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January 2016

Journal of the Washington Newspaper Publishers Association

Post Office won’t enforce rules on marijuana ads The Chinook Observer in Long Beach got a troubling notice from the United States Post Office last month. The memo said newspapers could not be mailed if they contained ads for marijuana. The notice said it was illegal to mail any publication that contained ads “offering illegally to receive, buy or distribute a Schedule I controlled substance. ... If an advertisement advocates the purchase of clinical marijuana through a Medical Marijuana Dispensary, it does not comply with the law,” the notice said. Just where the memo originated is unclear, but everyone now says publishers will not be penalized for mailing papers containing marijuana ads, and the truce will hold between states that have voted to legalize the drug, and the federal government, which still considers pot to be a Schedule I controlled substance. Rowland Thompson of Allied Daily Newspapers investigated the issue and reassured publishers no one would be prosecuted for mailing publications containing marijuana ads.

“The Washington State Liquor and Cannabis Board allows you to carry advertising in your publications for marijuana without regulation or penalty on you as the publisher,” Thompson said in a memo to his membership. “The United States Post Office has rules and regulations against the mailing of these marijuana advertisements, but they are advised by their general counsel not to set themselves up as the regulator or enforcer of these prohibitions,” Thompson said. Emily Langley, spokeswoman for the U.S. Attorney’s Office for Washington’s Western District, said federal prosecutors are following the priorities outlined in the Cole memo, published in 2013 under the signature of Deputy Attorney General James Cole. It lists a series of priorities as “guidance” to law enforcement. The priorities include preventing the distribution of marijuana to minors; preventing revenue from reaching gangs and cartels; preventing interstate cannabis commerce and limiting its cultivation on federal lands, among other criteria.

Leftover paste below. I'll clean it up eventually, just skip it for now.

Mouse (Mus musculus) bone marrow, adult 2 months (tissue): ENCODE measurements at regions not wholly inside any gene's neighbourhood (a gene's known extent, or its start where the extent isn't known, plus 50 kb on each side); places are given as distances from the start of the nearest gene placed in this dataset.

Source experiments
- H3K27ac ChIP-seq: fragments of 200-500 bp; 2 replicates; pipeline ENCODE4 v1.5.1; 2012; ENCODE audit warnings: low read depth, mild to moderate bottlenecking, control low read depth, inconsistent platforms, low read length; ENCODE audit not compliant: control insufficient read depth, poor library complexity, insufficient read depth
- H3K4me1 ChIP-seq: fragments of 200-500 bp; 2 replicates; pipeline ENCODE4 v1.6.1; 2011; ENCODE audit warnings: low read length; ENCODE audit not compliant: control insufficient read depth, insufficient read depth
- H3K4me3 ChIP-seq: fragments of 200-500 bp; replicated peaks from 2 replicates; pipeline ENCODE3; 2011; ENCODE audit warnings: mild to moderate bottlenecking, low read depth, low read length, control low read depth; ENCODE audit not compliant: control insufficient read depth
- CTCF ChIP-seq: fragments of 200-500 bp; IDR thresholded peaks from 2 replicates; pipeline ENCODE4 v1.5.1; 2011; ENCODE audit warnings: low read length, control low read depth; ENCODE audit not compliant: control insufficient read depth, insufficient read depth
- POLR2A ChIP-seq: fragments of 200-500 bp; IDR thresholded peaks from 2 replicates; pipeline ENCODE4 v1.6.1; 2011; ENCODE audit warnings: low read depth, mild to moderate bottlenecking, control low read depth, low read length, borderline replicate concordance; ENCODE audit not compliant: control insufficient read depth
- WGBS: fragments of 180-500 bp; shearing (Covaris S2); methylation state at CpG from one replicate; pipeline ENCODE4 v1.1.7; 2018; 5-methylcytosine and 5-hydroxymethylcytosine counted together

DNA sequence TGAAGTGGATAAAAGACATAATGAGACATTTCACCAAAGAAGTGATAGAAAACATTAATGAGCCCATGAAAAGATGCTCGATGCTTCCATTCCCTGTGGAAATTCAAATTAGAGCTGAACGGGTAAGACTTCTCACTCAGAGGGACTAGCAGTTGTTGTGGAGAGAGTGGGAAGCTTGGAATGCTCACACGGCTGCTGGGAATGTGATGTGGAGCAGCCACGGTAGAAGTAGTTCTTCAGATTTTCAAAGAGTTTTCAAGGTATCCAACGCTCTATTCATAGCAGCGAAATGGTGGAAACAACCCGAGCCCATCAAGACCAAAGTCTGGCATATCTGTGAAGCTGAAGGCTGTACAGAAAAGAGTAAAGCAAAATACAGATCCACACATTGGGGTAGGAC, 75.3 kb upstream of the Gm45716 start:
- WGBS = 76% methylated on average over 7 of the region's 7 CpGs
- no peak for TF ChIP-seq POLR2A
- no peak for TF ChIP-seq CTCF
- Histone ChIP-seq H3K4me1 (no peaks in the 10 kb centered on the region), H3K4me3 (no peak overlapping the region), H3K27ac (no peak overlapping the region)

Tom Hyde of the Mason County Journal captured this image and won first place for a Color Photo Essay in circulation groups III & IV in the 2015 WNPA Better Newspaper Contest.

Look for WNPA survey on Jan. 11 On Jan. 11, 2016, WNPA will launch the first in a series of surveys with the goal of setting benchmarks for member newspapers. The first two surveys launching Jan. 11 will focus on advertising. There will be one for ad reps and one for sales managers. These surveys include quick and easy multiple choice questions and should take only 15 to 20 minutes to complete. Your answers are strictly confidential. Our goal with this survey is to help identify what type of training and development you and your teams want and to

help set benchmarks for your success based on your newspaper’s size. The survey links will be included in emails sent by WNPA to your advertising teams. You may recall that WNPA requested your employee rosters a while back and we will be using this email list to reach your team. If you did not send in your employee roster and would like your team to be included, please email your employee roster to mvandyke@ Please include employee name, department, job title, email address and phone

number. If you are unable to submit your employee roster by Jan. 7, WNPA will send the survey information to all publishers with a request to share the link with your ad staff and sales managers and encourage them to participate. We intend to produce additional surveys for reporters, editors and publishers throughout the year. Your newspaper’s participation is critical to the success of our surveys in establishing realistic benchmarks. Sales reps and advertising managers: save the date of Jan. 11 and take our survey!

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The Washington Newspaper, January 2016

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